Those with anxiety are prone to worry, and one of the most consistent worries is the idea that they have a heart health problem. Because the heart is the key to life, those with anxiety often focus on the way their heart feels and convince themselves that they have a heart health issue whenever they start experiencing any symptoms that resemble what you might expect from heart disease.
We're taught at a young age that chest pressure is the surest sign of a heart attack. That's why so many people end up at the doctor, having their heart checked for disease. But chest pressure is very often caused by anxiety, and unfortunately the more you worry about your heart health, the more likely you experience chest pressure that causes you to worry more.
Is Your Chest Pressure Anxiety?
If you have severe anxiety, no doctor is going to be able to 100% convince you that you have a healthy heart. Take our free 7 minute anxiety test to analyze your anxiety severity and see your anxiety score.
Doctor First - Anxiety Treatment Second
You will need to come to terms with the idea that you have anxiety, and not a heart problem. But you should also never leave your heart issues up to chance. Always visit a doctor and get clearance about your heart's health before moving forward, because even if the chest pressure is from anxiety, it's important to know how healthy your heart is.
But once heart problems have been ruled out, you need to make sure that you understand that anxiety genuinely does cause chest pressure and even chest pain. Take my free 7 minute anxiety symptoms test to learn more about your anxiety.
The Feeling of Chest Pressure
Few people are taught that chest pressure can be caused by anxiety, but in reality it's one of the main symptoms of anxiety attacks. Not everyone experiences pressure. Some people experience chest pains (both sharp and dull). Others experience this feeling as though their heart is being squeezed. All of these are their own type of pressure.
Causes of Chest Pressure From Anxiety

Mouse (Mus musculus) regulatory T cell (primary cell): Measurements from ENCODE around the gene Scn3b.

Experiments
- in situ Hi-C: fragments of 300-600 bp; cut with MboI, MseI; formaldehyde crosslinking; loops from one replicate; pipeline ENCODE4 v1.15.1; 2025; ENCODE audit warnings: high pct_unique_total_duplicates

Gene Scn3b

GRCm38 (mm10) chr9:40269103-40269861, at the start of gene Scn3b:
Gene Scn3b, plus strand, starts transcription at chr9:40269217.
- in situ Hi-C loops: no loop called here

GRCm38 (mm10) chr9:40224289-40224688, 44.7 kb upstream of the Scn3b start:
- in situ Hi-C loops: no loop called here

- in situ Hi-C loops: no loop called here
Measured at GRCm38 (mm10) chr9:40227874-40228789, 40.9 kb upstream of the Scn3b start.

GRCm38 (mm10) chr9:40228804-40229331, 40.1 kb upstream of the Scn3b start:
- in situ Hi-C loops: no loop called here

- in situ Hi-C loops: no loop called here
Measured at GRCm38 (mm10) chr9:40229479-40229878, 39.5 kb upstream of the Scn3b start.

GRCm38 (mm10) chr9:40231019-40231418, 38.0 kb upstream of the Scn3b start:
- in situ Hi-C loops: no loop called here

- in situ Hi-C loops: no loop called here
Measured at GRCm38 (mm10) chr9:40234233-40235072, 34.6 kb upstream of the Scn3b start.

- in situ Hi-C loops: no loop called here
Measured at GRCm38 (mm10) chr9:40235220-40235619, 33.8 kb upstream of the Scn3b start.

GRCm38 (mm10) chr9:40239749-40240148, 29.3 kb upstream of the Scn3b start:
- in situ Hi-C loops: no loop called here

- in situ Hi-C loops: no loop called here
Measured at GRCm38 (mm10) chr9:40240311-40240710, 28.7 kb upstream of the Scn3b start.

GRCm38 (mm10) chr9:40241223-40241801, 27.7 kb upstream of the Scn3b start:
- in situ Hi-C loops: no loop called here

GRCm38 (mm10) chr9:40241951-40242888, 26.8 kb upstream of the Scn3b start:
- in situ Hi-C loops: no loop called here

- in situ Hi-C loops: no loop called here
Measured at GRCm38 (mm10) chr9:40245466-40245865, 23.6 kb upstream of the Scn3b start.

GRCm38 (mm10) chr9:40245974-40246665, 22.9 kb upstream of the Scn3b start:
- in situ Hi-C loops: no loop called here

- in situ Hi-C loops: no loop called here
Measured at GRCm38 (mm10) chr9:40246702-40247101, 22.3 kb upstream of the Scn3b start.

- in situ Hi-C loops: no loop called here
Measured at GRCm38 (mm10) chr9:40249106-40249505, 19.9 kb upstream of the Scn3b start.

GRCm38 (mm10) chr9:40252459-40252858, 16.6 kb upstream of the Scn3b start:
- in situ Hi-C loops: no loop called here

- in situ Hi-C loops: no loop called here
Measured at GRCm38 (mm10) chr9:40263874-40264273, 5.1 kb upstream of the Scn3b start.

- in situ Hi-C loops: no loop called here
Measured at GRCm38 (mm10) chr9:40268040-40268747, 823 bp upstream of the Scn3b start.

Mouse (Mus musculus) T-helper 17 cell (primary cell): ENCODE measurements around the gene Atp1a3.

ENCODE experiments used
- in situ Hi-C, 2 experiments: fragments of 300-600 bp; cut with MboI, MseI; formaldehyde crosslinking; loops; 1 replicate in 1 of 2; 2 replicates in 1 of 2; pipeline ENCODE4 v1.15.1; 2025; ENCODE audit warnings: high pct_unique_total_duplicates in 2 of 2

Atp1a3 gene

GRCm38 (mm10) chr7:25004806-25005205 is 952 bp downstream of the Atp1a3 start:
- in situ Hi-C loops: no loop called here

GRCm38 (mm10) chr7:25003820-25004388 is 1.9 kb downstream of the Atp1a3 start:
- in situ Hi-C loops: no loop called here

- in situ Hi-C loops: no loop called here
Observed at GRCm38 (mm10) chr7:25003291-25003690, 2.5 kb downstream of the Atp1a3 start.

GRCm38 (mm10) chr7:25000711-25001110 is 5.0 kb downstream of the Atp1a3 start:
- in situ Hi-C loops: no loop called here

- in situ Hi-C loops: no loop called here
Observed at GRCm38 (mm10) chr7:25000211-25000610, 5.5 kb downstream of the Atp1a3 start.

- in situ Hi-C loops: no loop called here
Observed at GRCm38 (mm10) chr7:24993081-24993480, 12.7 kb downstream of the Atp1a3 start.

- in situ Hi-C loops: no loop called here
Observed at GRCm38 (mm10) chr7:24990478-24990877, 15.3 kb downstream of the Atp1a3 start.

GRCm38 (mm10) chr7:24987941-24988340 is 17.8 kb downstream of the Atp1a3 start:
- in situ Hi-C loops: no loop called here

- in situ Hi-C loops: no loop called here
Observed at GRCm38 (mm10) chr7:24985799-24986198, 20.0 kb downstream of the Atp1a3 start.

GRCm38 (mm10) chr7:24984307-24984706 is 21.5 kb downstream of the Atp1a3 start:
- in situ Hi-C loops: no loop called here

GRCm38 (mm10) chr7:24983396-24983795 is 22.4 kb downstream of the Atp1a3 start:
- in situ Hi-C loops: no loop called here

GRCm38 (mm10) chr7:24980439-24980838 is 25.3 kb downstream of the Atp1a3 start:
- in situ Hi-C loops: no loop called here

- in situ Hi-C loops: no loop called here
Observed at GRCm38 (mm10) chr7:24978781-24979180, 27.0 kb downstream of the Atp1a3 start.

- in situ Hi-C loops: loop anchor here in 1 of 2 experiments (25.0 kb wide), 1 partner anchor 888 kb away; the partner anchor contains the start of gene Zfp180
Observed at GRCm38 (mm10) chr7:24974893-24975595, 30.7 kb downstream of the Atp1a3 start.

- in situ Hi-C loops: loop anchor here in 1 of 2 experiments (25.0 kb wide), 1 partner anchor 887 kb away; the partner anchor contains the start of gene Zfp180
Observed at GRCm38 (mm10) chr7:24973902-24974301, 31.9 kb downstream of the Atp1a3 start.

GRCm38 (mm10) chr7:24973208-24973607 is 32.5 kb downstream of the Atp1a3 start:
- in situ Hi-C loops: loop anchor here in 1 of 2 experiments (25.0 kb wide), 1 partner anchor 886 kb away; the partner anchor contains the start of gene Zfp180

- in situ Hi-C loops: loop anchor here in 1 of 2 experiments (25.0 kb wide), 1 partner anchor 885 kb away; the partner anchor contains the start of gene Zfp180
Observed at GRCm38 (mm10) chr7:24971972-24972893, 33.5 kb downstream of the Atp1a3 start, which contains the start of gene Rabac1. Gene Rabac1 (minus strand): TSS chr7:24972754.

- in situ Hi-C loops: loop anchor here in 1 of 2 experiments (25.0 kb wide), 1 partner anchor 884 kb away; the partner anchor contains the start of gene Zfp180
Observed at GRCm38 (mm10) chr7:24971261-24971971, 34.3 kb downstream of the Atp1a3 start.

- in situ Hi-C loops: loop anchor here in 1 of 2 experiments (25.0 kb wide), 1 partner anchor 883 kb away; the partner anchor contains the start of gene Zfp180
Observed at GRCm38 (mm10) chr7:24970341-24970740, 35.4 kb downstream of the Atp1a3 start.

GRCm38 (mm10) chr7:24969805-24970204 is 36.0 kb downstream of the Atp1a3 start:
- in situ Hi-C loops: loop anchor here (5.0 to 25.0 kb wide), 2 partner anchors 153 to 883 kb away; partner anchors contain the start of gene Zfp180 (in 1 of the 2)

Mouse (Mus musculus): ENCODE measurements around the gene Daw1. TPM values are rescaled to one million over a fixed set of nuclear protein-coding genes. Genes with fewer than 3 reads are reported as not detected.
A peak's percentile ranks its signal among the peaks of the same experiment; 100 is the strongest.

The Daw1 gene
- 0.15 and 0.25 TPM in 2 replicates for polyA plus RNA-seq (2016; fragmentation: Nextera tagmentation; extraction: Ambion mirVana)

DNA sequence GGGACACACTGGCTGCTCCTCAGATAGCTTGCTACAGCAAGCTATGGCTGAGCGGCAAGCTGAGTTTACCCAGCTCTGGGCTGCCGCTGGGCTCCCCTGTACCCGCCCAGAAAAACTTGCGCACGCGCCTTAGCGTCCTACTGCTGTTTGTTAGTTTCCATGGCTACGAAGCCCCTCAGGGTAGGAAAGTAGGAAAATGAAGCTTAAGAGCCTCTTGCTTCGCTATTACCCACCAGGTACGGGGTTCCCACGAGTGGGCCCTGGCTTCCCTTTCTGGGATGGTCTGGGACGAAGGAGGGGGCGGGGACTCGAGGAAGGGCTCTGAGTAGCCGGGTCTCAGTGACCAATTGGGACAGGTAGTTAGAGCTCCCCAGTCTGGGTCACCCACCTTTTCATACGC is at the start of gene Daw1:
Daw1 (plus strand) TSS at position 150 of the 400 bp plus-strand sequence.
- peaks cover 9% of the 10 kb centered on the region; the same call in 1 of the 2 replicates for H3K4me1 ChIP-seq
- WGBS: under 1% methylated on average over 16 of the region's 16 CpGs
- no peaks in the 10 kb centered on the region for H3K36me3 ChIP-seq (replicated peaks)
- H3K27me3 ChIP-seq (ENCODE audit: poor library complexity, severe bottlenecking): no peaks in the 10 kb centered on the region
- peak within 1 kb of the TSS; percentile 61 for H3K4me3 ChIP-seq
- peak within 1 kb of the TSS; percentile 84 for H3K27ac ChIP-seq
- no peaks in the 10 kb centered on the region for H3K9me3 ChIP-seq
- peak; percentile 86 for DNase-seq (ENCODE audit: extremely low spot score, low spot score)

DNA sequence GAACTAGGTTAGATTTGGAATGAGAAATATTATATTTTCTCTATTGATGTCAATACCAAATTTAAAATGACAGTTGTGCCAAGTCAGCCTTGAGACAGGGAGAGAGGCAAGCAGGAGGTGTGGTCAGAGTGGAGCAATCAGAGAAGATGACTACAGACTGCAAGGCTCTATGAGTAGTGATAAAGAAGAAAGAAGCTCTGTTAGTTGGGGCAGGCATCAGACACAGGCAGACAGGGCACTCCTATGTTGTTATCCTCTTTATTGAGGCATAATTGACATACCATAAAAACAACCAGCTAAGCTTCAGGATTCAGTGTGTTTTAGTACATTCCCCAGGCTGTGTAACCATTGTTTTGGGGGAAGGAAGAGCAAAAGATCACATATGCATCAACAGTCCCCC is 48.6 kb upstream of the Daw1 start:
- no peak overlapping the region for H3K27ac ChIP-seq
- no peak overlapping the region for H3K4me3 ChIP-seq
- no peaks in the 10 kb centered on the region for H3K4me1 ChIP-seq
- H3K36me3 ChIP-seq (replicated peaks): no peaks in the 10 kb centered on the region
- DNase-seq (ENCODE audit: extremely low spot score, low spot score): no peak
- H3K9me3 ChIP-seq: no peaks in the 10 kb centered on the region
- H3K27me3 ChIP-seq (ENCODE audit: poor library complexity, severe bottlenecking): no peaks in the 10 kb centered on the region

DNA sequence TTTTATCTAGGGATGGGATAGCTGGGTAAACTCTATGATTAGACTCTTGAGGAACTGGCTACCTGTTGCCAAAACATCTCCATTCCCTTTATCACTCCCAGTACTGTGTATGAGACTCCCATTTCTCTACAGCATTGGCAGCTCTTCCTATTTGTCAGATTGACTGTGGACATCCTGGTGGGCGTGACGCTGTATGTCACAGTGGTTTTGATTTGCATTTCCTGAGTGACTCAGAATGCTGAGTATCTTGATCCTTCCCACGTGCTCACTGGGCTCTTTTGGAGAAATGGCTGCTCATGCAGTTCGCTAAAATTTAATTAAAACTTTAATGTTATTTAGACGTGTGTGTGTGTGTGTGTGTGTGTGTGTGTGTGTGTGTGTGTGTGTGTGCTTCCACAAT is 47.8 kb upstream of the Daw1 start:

Anxiety causes a person's body to "over-breathe," either by breathing too quickly or breathing in more deeply than the body requires. Also known as hyperventilation, this type of breathing forces out carbon dioxide from your bloodstream. You essentially have too much oxygen, even though it often feels as though you don't have enough (likely causing you to breathe even deeper).
Carbon dioxide is important for your body and your blood stream. When you hyperventilate, your blood becomes alkaline and your blood vessels constrict. Blood vessel constriction makes it harder for blood to move throughout your body and puts pressure on your heart, often causing your heart to beat faster to compensate. This is where most chest pressure comes from.
In addition, hyperventilation causes air to build up in the body, leading to bloating. This may also cause feelings of chest pressure.
Over-Attention to the Heart Increases Hyperventilation Risk
Chest pressure is more common in those that pay too much attention to the way their heart "feels." Often when you focus too much on your heart, you become sensitive to its beats, and you try to take deeper breaths to make sure it is working properly. These deeper breaths end up leading to hyperventilation and chest pressure.
That's why it's so important to first visit a doctor, and then do whatever it takes to help yourself come to terms with the idea that your heart is fine. The more you focus on it because of fear that something is wrong, the more you're likely to have chest pressure and other symptoms, and the more those fears will feel justified.
Gas and Normal Chest Pressure
In addition, several issues that lead to minor chest pressure may end up causing anxiety attacks in those that have become over-sensitive. When you're bloating or suffering from acid reflux, you may feel as though there is excess pressure in your heart, when in reality nothing is wrong. This is a common problem in those with anxiety disorders, and something that you can only control if you accept that your heart is in good health.
How to Relieve Some of the Chest Pressure
When the chest pressure is caused by bloating due to hyperventilation, burping can often relieve some of the discomfort. You can try shifting positions to see if that makes it easier for you to belch, or open your throat a little and try your best to push one out.
Those that feel as though their heart is being squeezed need to reduce the effects of hyperventilation. In order to do that you need to fight your instinct to breathe deeper. Instead, you need to breathe slower, and even hold your breath for a second or two at its peak so that carbon dioxide has a chance to develop in your blood stream.
After the chest pressure has dissolved, you'll need to make sure that you're taking steps to prevent anxiety, and ultimately prevent hyperventilation and panic attacks.
Start with my free 7 minute anxiety test I've used it to help thousands of people overcome their anxiety. It looks at your symptoms, compares them to other anxiety sufferers, and provides you with information on understanding your anxiety.
Freeman, Leisa J., and P. G. Nixon. Chest pain and the hyperventilation syndrome--some aetiological considerations. Postgraduate medical journal 61.721 (1985): 957.
Agostoni, E. M. I. L. I. O., and Piero Mognoni. Deformation of the chest wall during breathing efforts. Journal of applied physiology 21.6 (1966): 1827-1832.
Author: Micah Abraham, BSc Psychology, last updated Sep 28, 2017.